Student, 10, Pleads for More School Options at Board of Education Meeting

By Chloe Riley on January 23, 2013 6:45am | Updated on January 23, 2013 4:05pm

 Ella Dokic, a 10-year-old at STEM Magnet Academy, will read her essay about the need for public schools in her neighborhood at Wednesday's CPS Board of Education meeting.
Ella Dokic, a 10-year-old at STEM Magnet Academy, will read her essay about the need for public schools in her neighborhood at Wednesday's CPS Board of Education meeting.
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Cristina Dokic

WEST LOOP — One young lady has Chicago Public Schools’ undivided attention.

On Wednesday morning, 10-year-old Ella Dokic of the West Loop told the Board of Education about an essay she wrote on the need for more neighborhood public schools.

As part of a school assignment at STEM Magnet Academy, 1522 W. Fillmore St., Ella interviewed residents of her neighborhood and asked what they thought the top five problems were within their community.

While parking was high on the list, the lack of quality public schools came in at No. 1.  

In “Educational Rights for All: The Need for More Schools in My Neighborhood,” Ella breaks down the reasons her neighbors were so concerned about the lack of area schools.

“There is a need for more public neighborhood schools in my area of the West Loop because the right for equal education is a right for all children,” she wrote.

Dokic’s mother, Cristen Dokic, said her daughter sat in on several community meetings as part of her research for the project.

“One day she said to me, ‘I didn’t realize how hard you fought to get me into this school,’” Cristen Dokic said of her daughter attending STEM Magnet.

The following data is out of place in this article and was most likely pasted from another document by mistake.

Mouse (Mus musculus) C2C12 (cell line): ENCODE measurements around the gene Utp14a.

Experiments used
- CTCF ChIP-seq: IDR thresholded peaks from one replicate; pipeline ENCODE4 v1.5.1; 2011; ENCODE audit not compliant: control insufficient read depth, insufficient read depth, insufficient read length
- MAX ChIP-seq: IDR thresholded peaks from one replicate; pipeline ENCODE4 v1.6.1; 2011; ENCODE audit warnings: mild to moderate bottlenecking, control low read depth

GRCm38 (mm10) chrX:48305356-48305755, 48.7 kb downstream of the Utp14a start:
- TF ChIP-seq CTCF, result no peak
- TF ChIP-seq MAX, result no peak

After struggling for several years to find a grammar school for Ella, Cristen Dokic said her family finally got lucky when her daughter was selected in STEM Magnet's lottery drawing.

But other families in the area should not have to go through the same process when finding quality public education, Ella's mother said.

Ella said she hopes her reading Wednesday will alert CPS to the importance of having a public option for both elementary and high schools in her neighborhood.

"I think it’s important because anybody deserves a quality education, no matter how big or small,” the 10-year-old said. “You deserve an education because if you’re unaware, you can enhance your awareness, and if you’re already smart, you can be even smarter.”

"I want to hire her," Chicago Public Schools CEO Barbara Byrd-Bennett said after Ella finished her speech to the board.

One day, Ella said, she sees herself working as a fashion designer, singer, doctor or a writer.

“If I fail in one thing, I still have all these other things I’m going to do,” she said. “I also really enjoy writing. But when I say I enjoy writing, I mean imaginative writing. I sometimes think I might want to write books when I get older.”

 

 

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